- By David KennerDavid Kenner is the Middle East editor at Foreign Policy. He is based in Beirut, Lebanon, and has been with FP since 2009 (a long time, he knows). He worked for FP previously in Cairo, where he covered the early days of the Arab Spring, and before that in Washington. He has attended Georgetown University and the American University of Beirut and has reported from Libya, Egypt, Gaza, Turkey, Lebanon, and Iraq.
CAIRO — Egypt’s new rulers have a problem: Tens of thousands of supporters of deposed President Mohamed Morsy are camped out in two large sit-ins across Cairo. The new government doesn’t want them there — in fact, it has been so insistent on this point that it authorized the police to take "all the necessary measures" to clear the demonstrations. Yesterday, security officials said they would besiege the sit-ins within 24 hours.
While that deadline appears to have been postponed, the fact remains that dispersing the pro-Morsy crowds is no simple task. A police assault on one of the sit-ins last month killed at least 72 people, without succeeding in breaking up the demonstration. A new bout of violence threatens to provoke international condemnation of the new government, while also weakening its domestic legitimacy.
Sid Heal made his career in resolving problems just like this one. As a member of the Los Angeles County Sheriff’s Department, he was a platoon commander during the 1992 L.A. riots, and then the principal advisor to the U.S. Marine Corps on non-lethal options for Operation United Shield in Somalia. And his experience has taught him that controlling a crowd depends not only on the tactics used, but also on having a "clearly defined, feasible end state" in mind.
The Egyptian police force is largely unchanged from Hosni Mubarak’s reign, and has received a great deal of justified criticism for using disproportionate violence against demonstrators. But if Egyptian officials believe they can convince Morsy supporters to abandon their cause by breaking up the sit-ins, Heal told FP, they are asking for something that no police force could accomplish.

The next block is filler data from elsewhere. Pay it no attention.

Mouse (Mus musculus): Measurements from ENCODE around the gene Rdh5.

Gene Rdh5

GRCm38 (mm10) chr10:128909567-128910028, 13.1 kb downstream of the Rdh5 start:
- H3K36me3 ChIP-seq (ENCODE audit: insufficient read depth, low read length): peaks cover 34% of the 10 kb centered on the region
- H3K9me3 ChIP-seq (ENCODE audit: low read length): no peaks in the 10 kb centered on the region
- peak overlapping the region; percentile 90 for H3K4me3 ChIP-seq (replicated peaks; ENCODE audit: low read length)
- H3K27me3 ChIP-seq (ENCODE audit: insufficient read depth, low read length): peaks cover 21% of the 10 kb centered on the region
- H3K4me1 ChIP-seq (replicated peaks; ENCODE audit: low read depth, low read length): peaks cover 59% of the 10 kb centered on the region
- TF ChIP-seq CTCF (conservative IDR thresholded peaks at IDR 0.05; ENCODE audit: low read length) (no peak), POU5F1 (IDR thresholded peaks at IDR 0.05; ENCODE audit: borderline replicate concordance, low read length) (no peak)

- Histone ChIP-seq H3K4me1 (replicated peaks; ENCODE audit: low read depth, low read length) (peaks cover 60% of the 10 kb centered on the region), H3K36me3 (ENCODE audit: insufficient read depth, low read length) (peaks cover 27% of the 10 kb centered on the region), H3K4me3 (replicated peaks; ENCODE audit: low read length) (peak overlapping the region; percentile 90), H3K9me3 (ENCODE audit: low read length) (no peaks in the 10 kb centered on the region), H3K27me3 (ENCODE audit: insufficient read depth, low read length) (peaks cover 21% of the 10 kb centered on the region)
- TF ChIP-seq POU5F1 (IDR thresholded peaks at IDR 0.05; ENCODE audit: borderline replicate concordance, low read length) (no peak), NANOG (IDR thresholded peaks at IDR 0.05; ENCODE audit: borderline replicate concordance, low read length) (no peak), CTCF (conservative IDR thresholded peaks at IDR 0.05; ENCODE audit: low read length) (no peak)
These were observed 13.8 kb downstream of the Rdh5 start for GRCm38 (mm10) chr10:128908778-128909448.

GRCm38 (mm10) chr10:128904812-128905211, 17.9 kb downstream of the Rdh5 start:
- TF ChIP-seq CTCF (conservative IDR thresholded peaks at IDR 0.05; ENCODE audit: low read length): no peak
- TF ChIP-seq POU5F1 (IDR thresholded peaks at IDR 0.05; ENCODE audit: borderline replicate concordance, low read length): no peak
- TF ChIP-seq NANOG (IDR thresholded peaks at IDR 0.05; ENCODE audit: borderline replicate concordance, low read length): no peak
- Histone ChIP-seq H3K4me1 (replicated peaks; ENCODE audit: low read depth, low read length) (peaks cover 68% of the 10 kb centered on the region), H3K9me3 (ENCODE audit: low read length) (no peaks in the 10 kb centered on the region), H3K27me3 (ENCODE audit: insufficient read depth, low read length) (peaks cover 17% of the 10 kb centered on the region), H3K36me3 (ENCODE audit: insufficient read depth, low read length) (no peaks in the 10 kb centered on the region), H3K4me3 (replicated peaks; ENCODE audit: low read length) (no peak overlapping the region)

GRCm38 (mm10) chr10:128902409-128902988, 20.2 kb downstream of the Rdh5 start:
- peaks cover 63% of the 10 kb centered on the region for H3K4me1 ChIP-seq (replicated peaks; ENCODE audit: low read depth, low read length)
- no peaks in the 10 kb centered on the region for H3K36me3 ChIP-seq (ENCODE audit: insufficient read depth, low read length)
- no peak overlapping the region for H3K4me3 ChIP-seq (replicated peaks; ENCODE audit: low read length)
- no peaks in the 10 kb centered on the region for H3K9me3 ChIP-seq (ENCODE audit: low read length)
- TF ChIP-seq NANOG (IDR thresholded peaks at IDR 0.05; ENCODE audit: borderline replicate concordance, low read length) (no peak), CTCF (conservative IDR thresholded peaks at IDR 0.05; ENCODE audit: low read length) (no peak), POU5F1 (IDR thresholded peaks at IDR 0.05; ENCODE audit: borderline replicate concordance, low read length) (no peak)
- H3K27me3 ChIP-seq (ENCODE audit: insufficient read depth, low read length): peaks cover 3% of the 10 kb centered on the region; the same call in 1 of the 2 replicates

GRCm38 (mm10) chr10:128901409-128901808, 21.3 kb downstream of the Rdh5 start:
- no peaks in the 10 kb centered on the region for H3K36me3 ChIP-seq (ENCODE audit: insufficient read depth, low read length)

"When you disperse [protesters], that doesn’t mean that they go away. It just means that they go to a different place," he said. "What is it you are trying to accomplish by dispersing this crowd? In many cases, if it’s peace, I can tell you right now that’s a futile effort."
There are some signs that Egypt’s security forces are attempting to approach the demonstrations as both a political and security challenge. The Interior Ministry recently held a meeting with human rights activists, where they invited the activists to observe the dispersal of the sit-ins. Ahmad Samih, the head of the Andalus Institute for Tolerance and Anti-Violence Studies, was one of those present at the meeting: "They told me you have been witnessing the elections, why would you not witness the break up of the sit-in," he said.
Samih said that the Interior Ministry estimated that there would be a minimum of 3,000 casualties from both sides if the security forces moved to violently break up the sit-ins through force. "They are expecting a very violent resistance," he said. "They told me, ‘This is not Tahrir Square.’"
According to Heal, the goal is to separate the violent protesters from those who are less dedicated to the cause. Crowd-control experts argue that large crowds are made up of smaller "companion clusters" — typically composed of friends or family members — that each have different levels of commitment. The aim for security forces is to tailor their response to each cluster: They should not respond to the armed youth at the front lines, for example, in the same way that they respond to the women and children in the rear.
"Indiscriminately using a non-lethal weapon against people who just happen to be there but don’t happen to be involved takes them from being mildly interested to fully committed instantaneously," Heal said. "Tear gas is one of the most common, because it is indiscriminate by nature."
Heal is a staunch advocate of advanced non-lethal weapons systems, particularly the Active Denial System, a U.S. military-designed heat ray intended to be used for crowd control. But such technology remains beyond the reach of both American and Egyptian police, which still rely on tools that Heal describes as "primitive" — rubber bullets, tear gas, and tasers.
In the absence of better technology, Heal recommends more subtle ways to bring about a protest’s collapse. "The infrastructure for the sit-ins cannot support a crowd the size you’re talking about. And as a result of that, they tend to self-implode," Heal said. "For instance, there’s no sanitary facilities, and men and women have very strong social norms at urinating or defecating in public…. The other thing is people are comfort-seeking creatures — thirst and hunger are other natural dispersal agents that could work in their favor."
Whether that strategy would work in Egypt remains unclear. The sit-ins appear to be getting larger and more permanent with time, thus increasing the chances of a violent confrontation with security forces. For Heal, the name of the game is to prevent a winner-take-all conflict between the two sides.
"If I had a strategy, it would be to provide hope. As long as there is hope, nobody is willing to go to the extreme," he said. "To the degree that I have removed hope, or that I have chosen the application of force arbitrarily … I have then elevated the chance that violence will be used to resist me."